The wet and the dead: India day 30 (Haridwar) Part 2

Here in Haridwar, at the source of the Ganges river, people go to the ghats here to purify themselves in the waters. But every night thousands come here to honor their dead. So, just before sunset, we set out to the river Ghats, for the sunset ceremony.

When we got there, people were sitting on the steps and platforms for probably a solid half-kilometer of the river, most of them purchasing or already holding small floats consisting of leaves, flower petals, and a small candle. We snuggled in on the steps among the mourners. Across the Ghat from us, a family poured ashes into the river from a plastic shopping bag, then bathed themselves in the water, openly weeping.

Occasionally someone in a uniform would shout orders at the crowds, in a tone that seemed more explanatory than harsh. I’m pretty sure he was telling all of us how the ceremony would go, what to do, and when. Occasionally he would reach his hand into the water and splash everybody, making him seem like some sort of jovial univormed tour guide. Natacha freaked out at having the water splashed on her, and I wasn’t too happy about it either. As it turns out, since it’s the source of the ganges, it’s fairly clean and extremely cold.

The sun set and the ceremony began. A number of people had jumped the gun earlier, but once the sky darkened, thousands of little floats, each lit by a single candle, made their way down the Ganges, each one a remembrance of a dead loved one.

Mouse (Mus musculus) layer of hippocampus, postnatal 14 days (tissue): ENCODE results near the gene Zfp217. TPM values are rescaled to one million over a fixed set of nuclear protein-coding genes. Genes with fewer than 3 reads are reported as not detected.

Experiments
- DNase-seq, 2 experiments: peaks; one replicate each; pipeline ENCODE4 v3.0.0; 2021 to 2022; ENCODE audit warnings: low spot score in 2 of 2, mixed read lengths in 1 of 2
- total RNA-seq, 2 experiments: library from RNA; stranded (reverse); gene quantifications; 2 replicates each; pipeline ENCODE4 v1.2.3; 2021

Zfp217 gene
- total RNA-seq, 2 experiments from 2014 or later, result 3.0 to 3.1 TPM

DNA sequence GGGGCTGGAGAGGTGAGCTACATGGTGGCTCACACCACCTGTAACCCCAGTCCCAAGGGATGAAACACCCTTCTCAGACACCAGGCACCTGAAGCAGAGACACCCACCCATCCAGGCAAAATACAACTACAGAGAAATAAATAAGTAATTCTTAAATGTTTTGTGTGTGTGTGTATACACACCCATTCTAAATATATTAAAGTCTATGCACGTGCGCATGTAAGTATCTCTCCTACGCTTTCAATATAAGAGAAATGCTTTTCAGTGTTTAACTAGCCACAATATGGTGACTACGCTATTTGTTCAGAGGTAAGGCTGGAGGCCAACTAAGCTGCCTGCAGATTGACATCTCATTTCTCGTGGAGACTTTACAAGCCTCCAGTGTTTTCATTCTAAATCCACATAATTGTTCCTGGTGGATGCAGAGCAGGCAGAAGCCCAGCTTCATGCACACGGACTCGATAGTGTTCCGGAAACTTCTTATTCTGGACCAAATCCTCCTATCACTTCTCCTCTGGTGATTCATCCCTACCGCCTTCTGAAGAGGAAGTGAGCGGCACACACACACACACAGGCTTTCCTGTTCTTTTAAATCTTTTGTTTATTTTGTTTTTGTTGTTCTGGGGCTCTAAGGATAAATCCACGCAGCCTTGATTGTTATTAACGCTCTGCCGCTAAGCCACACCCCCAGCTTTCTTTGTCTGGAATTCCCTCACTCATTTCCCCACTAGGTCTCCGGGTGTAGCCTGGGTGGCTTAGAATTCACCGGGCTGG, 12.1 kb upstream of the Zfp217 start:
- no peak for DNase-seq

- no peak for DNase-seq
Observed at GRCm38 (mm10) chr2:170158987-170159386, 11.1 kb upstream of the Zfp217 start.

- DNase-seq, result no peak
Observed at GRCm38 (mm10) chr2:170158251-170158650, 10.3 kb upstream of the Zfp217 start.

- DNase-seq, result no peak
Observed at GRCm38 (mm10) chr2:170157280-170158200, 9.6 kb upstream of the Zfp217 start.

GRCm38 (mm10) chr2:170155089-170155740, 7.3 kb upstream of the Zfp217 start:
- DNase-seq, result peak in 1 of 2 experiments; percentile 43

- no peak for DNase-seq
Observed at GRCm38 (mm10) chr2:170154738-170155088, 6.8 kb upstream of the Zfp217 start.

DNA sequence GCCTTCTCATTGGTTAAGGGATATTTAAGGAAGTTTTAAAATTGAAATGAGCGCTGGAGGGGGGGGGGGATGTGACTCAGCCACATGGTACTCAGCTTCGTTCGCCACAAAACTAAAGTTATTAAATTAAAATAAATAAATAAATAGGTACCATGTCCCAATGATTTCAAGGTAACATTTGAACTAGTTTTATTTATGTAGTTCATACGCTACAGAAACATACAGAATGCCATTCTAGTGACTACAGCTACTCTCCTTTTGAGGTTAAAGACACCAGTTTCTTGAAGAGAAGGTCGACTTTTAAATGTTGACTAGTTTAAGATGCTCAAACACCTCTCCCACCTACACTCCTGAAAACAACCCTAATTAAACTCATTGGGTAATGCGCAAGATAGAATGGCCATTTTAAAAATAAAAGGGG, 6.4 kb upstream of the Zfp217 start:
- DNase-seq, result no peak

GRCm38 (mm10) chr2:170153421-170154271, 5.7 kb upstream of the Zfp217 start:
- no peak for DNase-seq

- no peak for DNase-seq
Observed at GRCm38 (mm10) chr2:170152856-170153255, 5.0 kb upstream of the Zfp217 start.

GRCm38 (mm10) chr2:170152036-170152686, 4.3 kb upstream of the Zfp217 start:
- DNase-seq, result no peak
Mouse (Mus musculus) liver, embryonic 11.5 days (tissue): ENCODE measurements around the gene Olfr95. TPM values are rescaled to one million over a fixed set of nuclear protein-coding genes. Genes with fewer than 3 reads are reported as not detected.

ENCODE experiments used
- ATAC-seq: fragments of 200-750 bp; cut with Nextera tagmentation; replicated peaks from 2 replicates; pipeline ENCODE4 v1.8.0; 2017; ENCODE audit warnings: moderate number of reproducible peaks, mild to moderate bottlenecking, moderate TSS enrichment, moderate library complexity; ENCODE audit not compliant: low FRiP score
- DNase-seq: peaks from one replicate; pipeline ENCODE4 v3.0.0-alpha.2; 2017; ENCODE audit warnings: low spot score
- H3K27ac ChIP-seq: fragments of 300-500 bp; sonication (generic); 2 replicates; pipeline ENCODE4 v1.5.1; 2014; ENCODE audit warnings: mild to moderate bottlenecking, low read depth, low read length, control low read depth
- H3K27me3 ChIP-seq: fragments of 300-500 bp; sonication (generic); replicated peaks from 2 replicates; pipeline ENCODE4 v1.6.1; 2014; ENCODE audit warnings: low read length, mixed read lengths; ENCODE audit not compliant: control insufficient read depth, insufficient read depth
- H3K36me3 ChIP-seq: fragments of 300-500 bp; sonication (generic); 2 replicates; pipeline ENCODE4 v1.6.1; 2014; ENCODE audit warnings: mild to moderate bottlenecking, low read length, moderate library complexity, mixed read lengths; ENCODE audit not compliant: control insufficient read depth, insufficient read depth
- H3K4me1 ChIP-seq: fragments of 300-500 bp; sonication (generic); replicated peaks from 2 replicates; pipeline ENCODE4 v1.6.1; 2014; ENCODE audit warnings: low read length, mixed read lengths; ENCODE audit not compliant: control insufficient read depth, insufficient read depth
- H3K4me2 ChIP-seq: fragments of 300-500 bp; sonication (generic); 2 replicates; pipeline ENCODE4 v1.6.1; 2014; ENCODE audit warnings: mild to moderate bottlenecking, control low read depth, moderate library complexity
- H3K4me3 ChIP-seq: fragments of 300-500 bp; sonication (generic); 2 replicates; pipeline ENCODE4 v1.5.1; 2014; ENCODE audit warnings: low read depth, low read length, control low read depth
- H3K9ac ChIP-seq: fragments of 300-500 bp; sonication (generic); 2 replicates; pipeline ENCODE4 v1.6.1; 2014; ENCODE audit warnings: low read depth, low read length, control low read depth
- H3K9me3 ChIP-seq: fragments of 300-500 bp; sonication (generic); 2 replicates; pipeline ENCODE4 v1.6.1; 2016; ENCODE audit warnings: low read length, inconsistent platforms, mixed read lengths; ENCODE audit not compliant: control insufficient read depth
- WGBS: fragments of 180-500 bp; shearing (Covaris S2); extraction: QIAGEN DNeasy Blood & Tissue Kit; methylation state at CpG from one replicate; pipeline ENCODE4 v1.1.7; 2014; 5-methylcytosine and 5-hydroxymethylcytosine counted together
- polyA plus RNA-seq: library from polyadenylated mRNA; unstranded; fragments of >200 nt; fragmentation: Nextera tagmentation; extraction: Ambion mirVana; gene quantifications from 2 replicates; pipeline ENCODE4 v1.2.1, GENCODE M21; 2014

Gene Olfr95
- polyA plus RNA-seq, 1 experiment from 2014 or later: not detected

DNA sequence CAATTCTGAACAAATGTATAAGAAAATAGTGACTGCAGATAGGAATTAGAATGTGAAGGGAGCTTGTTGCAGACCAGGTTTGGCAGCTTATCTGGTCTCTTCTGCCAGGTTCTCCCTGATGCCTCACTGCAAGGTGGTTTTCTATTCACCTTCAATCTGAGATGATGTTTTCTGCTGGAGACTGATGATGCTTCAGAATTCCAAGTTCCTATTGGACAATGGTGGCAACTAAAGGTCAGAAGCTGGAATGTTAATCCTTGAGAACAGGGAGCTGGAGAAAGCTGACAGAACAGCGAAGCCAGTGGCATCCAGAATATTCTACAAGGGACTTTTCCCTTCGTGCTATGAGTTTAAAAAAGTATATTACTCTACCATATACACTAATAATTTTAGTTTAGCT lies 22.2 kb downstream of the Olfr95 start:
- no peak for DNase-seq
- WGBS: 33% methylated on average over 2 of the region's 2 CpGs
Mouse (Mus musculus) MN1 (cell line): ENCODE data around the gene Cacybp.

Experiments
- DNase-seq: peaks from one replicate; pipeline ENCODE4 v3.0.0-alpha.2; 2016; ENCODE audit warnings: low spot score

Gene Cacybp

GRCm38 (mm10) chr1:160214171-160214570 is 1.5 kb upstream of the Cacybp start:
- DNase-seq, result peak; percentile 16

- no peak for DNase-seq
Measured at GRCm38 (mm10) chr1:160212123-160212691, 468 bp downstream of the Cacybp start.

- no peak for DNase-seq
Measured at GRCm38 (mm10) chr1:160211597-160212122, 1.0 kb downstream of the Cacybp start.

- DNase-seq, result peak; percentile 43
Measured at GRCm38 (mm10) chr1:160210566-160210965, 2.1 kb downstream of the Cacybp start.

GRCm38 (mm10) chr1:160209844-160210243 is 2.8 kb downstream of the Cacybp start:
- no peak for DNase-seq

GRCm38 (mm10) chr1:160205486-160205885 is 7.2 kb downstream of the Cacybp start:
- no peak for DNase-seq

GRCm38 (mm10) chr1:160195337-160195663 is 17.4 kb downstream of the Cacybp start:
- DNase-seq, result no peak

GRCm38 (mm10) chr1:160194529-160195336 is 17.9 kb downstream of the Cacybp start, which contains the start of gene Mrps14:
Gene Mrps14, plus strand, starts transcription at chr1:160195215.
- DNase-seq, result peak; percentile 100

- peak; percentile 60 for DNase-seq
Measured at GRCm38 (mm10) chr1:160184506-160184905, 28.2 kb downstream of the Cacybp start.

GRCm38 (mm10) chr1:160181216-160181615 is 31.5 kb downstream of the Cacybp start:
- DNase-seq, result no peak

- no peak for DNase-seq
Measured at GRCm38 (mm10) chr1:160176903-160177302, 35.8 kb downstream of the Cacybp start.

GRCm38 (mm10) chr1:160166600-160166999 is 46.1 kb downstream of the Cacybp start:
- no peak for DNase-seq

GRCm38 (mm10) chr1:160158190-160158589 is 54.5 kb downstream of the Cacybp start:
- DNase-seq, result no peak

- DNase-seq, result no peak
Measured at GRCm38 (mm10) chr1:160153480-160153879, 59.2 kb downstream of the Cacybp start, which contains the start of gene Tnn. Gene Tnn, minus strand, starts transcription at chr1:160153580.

Later in the ceremony, a main stage area had some bona fide fire rituals, using torches and loud chanting. That was something to see.

I took dozens of pictures of this very beautiful (if frenetic) ceremony.

Natacha bought these crazy handbags made from unused sheets of product wrapping—M & Ms, Friskies, etc.

Walking along the ghats after the ceremony was just as nuts, if not more so because everyone was on the move. It felt like walking on the bordwalk of a beachside holiday town…or rather, four holiday towns on top of one another. So much to see!

There were people swimming in the cold, strong-current Ganges, changing in and out of swimsuits in tents along the ghats. At night! People walking from temple to souvenir stall to restaurant to temple again. Food stalls. Red-powder stalls. It was nuts, and a little overwhelming.

That night we ate dinner at the same place we had lunch—it was a ways away from the ghats and as such nice and quiet.

But for some reason, a horn & drum band—not the one we saw earlier, I don’t think—decided to start playing across the street from the restaurant. With a PA and their own lighting, no less!

Nuts. But fascinating.